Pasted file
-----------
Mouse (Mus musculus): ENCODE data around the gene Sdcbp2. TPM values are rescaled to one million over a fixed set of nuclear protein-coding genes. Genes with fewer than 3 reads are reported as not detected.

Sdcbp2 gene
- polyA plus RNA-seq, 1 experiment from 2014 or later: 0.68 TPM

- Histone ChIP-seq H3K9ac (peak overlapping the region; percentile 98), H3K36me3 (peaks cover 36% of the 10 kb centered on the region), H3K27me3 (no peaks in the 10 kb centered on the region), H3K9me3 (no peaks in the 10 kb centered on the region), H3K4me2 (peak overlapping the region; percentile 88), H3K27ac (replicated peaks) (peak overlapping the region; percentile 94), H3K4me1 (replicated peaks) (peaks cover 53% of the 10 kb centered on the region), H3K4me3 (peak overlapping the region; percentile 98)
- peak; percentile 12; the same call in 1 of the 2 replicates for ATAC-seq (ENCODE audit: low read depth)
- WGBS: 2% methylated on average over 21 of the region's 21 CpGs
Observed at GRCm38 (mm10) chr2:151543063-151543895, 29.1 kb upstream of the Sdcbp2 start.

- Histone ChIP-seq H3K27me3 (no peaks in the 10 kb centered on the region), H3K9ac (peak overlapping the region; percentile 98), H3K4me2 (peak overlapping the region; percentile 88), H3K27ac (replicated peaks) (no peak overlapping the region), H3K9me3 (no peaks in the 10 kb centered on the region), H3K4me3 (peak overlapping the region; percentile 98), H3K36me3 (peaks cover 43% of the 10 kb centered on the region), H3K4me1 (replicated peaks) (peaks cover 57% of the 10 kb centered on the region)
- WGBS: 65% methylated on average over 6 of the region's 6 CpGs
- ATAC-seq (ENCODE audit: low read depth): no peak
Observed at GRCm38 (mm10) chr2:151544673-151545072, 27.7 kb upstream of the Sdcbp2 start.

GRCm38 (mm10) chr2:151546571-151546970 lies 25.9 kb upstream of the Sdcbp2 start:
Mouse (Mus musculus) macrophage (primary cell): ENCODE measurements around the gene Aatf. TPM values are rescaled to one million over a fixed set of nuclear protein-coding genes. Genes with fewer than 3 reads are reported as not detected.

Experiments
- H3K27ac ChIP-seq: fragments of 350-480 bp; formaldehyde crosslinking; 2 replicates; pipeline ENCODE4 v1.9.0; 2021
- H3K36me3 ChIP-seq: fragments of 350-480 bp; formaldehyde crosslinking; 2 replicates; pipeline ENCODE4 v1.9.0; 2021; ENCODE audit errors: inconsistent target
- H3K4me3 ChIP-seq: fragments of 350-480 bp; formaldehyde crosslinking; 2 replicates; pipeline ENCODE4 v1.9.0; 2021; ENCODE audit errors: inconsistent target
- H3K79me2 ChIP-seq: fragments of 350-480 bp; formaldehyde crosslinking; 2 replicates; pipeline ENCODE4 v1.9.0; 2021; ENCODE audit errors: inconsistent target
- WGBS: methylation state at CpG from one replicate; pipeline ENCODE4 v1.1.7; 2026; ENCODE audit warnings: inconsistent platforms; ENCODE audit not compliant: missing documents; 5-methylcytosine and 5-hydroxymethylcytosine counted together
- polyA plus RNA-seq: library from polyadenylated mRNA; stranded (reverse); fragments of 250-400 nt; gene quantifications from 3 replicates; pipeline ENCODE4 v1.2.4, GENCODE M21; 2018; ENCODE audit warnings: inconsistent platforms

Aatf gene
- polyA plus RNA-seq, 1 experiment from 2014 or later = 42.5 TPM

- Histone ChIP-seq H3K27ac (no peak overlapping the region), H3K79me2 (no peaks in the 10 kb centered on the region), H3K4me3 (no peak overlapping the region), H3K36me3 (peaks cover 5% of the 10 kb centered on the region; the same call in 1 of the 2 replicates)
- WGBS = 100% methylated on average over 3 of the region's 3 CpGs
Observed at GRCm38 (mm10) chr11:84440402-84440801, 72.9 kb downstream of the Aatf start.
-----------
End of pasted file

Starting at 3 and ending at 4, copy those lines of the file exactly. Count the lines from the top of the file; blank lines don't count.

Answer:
- polyA plus RNA-seq, 1 experiment from 2014 or later: 0.68 TPM

- Histone ChIP-seq H3K9ac (peak overlapping the region; percentile 98), H3K36me3 (peaks cover 36% of the 10 kb centered on the region), H3K27me3 (no peaks in the 10 kb centered on the region), H3K9me3 (no peaks in the 10 kb centered on the region), H3K4me2 (peak overlapping the region; percentile 88), H3K27ac (replicated peaks) (peak overlapping the region; percentile 94), H3K4me1 (replicated peaks) (peaks cover 53% of the 10 kb centered on the region), H3K4me3 (peak overlapping the region; percentile 98)